Peaceful Careers Website
Peaceful Career Alternatives is an informational resource for youth with limited life options.

 

Militarization of our Schools

The Pentagon is taking over our poorer public schools.
This is the new reality for our disadvantaged youth.

 

 

What we can do

Corporate/conservative alliances threaten Democracy  .
Progressives have an important role to play.

 

Why does NNOMY matter?

Most are blind or indifferent to the problem.
A few strive to protect our democracy.

  

Before You Enlist (2018)

Straight talk from soldiers, veterans  and their family members tells what is missing  from the sales pitches presented by recruiters  and the military's marketing efforts.

 

Playing War: How the Military Uses Video Games

A new book unfolds how the “military-entertainment complex” entices soldiers to war and treats them when they return

 

Hamza Shaban -

According to popular discourse, video games are either the divine instrument of education’s future or the software of Satan himself, provoking young men to carry out all-too-real rampages. Much like discussions surrounding the Internet, debates on video games carry the vague, scattershot chatter that says too much about the medium (e.g. do video games cause violence?) without saying much at all about the particulars of games or gaming conventions (e.g. how can death be given more weight in first person shooters?).

As Atlantic contributor Ian Bogost argues in his book, How to Do Things with Video Games, we’ve assigned value to games as if they all contain the same logic and agenda. We assume, unfairly, that the entire medium of video games shares inherent properties more important and defining than all the different ways games are applied and played. The way out of this constrained conversation is to bore down into specifics, to tease out various technologies, and to un-generalize the medium. We get such an examination in War Play, Corey Mead’s important new study on the U.S. military’s official deployment of video games.

A professor of English at Baruch College CUNY, Mead has written a history, a book most interested in the machinations of military game development. But War Play, too, lays a solid foundation from which to launch more critical investigations—into soldier’s lives, into computerized combat, and into the most dynamic medium of our time. 

Meet the Sims … and Shoot Them

P.W. Singer -

The rise of militainment.

The country of Ghanzia is embroiled in a civil war. As a soldier in America’s Army, your job is to do everything from protect U.S. military convoys against AK-47-wielding attackers to sneak up on a mountain observatory where arms dealers are hiding out. It is a tough and dangerous tour of duty that requires dedication, focus, and a bit of luck. Fortunately, if you get hit by a bullet and bleed to death, you can reboot your computer and sign on under a new name.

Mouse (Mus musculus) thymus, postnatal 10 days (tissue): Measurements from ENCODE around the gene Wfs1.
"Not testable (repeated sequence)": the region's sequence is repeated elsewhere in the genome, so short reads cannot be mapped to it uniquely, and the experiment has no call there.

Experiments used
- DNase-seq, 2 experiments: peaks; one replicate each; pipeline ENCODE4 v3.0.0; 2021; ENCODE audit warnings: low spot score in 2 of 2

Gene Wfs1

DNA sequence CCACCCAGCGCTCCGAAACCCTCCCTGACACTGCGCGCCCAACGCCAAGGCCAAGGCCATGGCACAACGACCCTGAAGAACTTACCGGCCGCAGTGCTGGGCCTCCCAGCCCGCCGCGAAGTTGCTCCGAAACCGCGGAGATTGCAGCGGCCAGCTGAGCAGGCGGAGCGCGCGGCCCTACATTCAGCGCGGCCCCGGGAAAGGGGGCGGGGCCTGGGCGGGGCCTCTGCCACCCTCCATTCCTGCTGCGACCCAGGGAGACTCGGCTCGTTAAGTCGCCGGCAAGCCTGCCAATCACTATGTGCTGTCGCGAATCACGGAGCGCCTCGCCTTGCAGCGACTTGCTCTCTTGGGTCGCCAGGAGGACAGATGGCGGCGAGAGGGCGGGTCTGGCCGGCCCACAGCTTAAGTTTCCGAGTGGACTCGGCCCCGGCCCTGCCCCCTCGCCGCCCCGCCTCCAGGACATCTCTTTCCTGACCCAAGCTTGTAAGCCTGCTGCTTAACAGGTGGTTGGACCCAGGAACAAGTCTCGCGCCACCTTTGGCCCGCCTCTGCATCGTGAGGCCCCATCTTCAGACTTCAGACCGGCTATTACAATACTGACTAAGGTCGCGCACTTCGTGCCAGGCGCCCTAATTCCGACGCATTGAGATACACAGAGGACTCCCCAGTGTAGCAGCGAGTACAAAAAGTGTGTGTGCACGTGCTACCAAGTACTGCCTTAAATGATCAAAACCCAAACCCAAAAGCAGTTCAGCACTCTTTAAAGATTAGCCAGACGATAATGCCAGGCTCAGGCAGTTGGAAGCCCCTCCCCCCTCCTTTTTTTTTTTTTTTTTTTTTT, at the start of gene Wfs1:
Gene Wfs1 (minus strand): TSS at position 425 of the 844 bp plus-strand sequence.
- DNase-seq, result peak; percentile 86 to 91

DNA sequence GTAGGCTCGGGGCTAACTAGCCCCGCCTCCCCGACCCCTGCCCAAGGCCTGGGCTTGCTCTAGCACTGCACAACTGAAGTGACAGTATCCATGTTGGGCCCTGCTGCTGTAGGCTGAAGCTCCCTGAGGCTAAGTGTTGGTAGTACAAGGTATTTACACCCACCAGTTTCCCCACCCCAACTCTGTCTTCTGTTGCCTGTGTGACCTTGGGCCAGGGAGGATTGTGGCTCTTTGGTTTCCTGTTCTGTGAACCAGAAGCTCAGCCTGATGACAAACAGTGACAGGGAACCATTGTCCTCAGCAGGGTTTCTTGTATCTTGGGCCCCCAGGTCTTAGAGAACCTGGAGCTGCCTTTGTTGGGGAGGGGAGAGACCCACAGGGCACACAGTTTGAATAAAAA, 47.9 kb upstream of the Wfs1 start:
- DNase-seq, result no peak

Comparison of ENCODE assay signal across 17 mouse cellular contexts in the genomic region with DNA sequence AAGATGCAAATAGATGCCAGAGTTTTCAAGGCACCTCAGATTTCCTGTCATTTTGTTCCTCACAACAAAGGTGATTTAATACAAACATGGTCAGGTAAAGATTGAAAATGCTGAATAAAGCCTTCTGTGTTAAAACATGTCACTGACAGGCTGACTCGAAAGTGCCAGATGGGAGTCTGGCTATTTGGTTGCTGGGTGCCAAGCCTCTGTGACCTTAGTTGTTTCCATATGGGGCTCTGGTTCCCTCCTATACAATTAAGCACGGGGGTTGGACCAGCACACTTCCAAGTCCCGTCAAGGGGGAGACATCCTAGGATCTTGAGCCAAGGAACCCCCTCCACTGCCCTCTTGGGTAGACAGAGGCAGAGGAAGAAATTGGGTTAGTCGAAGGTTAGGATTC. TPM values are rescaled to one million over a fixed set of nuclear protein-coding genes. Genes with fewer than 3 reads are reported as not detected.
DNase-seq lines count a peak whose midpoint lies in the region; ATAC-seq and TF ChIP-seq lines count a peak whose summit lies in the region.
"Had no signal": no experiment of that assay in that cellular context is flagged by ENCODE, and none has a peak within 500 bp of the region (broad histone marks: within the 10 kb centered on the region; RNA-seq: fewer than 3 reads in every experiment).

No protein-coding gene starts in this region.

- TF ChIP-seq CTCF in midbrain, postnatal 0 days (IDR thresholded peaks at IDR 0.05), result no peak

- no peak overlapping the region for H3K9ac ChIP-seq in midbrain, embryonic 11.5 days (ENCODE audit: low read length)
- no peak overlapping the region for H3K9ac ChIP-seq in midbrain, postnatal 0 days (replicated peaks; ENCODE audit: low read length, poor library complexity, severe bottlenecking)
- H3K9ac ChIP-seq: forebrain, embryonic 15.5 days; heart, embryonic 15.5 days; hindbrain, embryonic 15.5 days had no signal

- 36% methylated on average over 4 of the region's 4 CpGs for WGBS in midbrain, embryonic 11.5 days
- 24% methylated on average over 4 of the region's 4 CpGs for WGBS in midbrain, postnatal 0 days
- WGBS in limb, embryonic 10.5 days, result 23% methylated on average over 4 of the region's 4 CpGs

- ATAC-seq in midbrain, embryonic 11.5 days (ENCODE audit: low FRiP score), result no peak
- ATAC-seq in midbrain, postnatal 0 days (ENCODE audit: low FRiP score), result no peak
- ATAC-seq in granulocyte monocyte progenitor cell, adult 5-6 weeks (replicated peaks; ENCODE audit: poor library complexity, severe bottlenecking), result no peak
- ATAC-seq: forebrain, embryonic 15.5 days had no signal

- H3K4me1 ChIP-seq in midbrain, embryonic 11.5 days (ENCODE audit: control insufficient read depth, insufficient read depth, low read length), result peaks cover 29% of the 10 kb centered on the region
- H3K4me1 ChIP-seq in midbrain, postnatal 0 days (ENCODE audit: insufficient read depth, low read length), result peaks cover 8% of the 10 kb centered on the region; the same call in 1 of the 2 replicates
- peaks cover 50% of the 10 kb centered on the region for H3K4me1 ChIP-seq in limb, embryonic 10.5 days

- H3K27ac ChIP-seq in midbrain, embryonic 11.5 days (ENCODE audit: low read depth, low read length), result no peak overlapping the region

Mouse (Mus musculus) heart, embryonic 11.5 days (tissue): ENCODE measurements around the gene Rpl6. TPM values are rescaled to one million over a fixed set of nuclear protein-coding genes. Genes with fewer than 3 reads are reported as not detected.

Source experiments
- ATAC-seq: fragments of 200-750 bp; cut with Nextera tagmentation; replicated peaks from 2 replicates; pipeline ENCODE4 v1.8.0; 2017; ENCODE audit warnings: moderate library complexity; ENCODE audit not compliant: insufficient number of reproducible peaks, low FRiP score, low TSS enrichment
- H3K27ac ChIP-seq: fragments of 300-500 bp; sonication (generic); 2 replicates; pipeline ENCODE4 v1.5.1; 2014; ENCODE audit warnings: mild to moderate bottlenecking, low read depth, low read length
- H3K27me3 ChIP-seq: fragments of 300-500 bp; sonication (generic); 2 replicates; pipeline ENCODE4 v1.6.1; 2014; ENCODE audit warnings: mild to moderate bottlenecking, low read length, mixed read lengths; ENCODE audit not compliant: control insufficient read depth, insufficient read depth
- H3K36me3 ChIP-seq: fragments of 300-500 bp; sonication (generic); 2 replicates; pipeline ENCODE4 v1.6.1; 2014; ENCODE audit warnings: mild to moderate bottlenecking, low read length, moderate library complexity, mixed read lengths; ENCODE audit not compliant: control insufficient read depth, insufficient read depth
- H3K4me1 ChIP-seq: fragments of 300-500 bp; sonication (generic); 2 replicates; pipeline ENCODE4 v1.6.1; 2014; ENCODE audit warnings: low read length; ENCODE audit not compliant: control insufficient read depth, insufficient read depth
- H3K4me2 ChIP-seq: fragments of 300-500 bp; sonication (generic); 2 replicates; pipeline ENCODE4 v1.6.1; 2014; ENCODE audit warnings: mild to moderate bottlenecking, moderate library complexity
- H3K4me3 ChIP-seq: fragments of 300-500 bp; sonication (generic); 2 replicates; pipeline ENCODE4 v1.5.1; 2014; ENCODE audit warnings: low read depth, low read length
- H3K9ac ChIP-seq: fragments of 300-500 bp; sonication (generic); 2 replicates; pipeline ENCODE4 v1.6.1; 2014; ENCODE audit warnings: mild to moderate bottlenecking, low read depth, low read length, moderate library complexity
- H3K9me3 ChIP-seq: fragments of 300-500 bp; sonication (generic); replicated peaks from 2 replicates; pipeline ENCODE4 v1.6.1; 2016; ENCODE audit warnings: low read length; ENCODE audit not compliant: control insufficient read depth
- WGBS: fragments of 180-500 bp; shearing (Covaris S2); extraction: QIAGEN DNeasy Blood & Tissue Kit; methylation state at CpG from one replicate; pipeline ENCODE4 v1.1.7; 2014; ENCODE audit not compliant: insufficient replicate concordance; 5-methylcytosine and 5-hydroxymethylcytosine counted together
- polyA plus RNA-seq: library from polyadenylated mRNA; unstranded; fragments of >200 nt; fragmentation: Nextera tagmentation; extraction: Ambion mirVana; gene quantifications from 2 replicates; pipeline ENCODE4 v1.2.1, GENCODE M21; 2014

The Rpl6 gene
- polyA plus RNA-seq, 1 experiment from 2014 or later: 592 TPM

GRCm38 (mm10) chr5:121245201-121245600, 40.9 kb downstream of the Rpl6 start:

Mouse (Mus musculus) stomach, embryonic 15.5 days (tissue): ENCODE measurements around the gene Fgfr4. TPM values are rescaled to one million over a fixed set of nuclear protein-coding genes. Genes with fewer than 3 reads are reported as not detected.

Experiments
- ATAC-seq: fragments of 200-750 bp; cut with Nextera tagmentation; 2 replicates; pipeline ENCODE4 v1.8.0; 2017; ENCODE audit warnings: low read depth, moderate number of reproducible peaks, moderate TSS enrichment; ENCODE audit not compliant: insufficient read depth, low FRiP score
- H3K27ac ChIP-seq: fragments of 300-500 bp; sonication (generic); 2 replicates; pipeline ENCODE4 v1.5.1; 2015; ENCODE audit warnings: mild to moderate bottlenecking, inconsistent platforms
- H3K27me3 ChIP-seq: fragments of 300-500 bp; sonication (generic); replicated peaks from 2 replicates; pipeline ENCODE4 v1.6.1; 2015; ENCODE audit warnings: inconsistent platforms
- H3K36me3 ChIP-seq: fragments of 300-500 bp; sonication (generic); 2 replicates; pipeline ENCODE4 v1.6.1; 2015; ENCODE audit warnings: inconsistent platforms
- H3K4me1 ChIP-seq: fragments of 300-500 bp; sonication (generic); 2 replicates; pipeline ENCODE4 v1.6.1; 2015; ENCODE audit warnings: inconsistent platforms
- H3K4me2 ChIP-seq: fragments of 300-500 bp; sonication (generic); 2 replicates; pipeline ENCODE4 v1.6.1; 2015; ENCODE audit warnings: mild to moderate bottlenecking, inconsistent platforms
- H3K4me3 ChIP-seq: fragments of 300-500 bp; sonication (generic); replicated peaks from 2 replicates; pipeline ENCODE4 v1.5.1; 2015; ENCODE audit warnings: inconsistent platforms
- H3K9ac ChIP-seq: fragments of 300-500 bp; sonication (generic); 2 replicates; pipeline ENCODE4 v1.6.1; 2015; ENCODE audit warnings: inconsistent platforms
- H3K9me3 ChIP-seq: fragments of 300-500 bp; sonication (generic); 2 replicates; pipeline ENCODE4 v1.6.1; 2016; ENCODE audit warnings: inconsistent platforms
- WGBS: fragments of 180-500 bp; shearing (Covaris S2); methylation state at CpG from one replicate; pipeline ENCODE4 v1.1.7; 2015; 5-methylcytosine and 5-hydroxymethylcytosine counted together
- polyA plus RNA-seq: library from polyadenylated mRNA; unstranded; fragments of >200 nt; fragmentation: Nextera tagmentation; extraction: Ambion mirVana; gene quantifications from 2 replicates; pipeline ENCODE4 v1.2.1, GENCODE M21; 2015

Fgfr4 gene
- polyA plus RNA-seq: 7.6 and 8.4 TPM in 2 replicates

America’s Army is a video game — a “tactical multiplayer first-person shooter” in gaming lingo — that was originally developed by the U.S. military to aid in its recruiting and training, but is now available for anyone to play. Among the most downloaded Internet games of all time, it is perhaps the best known of a vast array of video game-based military training programs and combat simulations whose scope and importance are rapidly changing not just the video-game marketplace, but also the way the U.S. military finds and trains its future warriors and even how the American public interfaces with the wars carried out in its name. For all the attention to the strategic debates of the post-9/11 era, a different sort of transformation has taken place over the last decade — largely escaping public scrutiny, at modest cost relative to the enormous sums spent elsewhere in the Pentagon budget, and with little planning but enormous consequences.

Bringing Truth to the Youth: The Counter-Recruitment Movement, Then and Now

Emily Yates  | Originally published in Truthout - July 16, 2016

"Back when we started, recruiters were just blatantly lying to the kids," said Susan Quinlan, the co-founder and volunteer coordinator of the peace and justice group, Better Alternatives for Youth–Peace (BAY-Peace). For 12 years, she's been bringing teams of youth into Oakland, California, schools to inform students about deceptive military recruiting practices. In that time, she has seen the recruitment climate in schools change drastically -- and not necessarily for the better.

"It used to be that recruiters would make promises to the kids that were patently untrue, like offering benefits that wouldn't materialize, for example, so our job was to go in and say, 'No, that's not true,'" Quinlan said. Then over the years, as the wars grew increasingly unpopular and recruitment dropped, the military beefed up the benefits and incentives to more closely match its promises. Many student activists saw that as a victory, she said, and as a result, the work lost urgency.

"The recruiters are still being dishonest," she said, "but it's become less obvious. And they haven't gone away. Now, recruitment is back up where it was before we started, and we're losing our funding."

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The National Network Opposing
the Militarization of youth (NNOMY)

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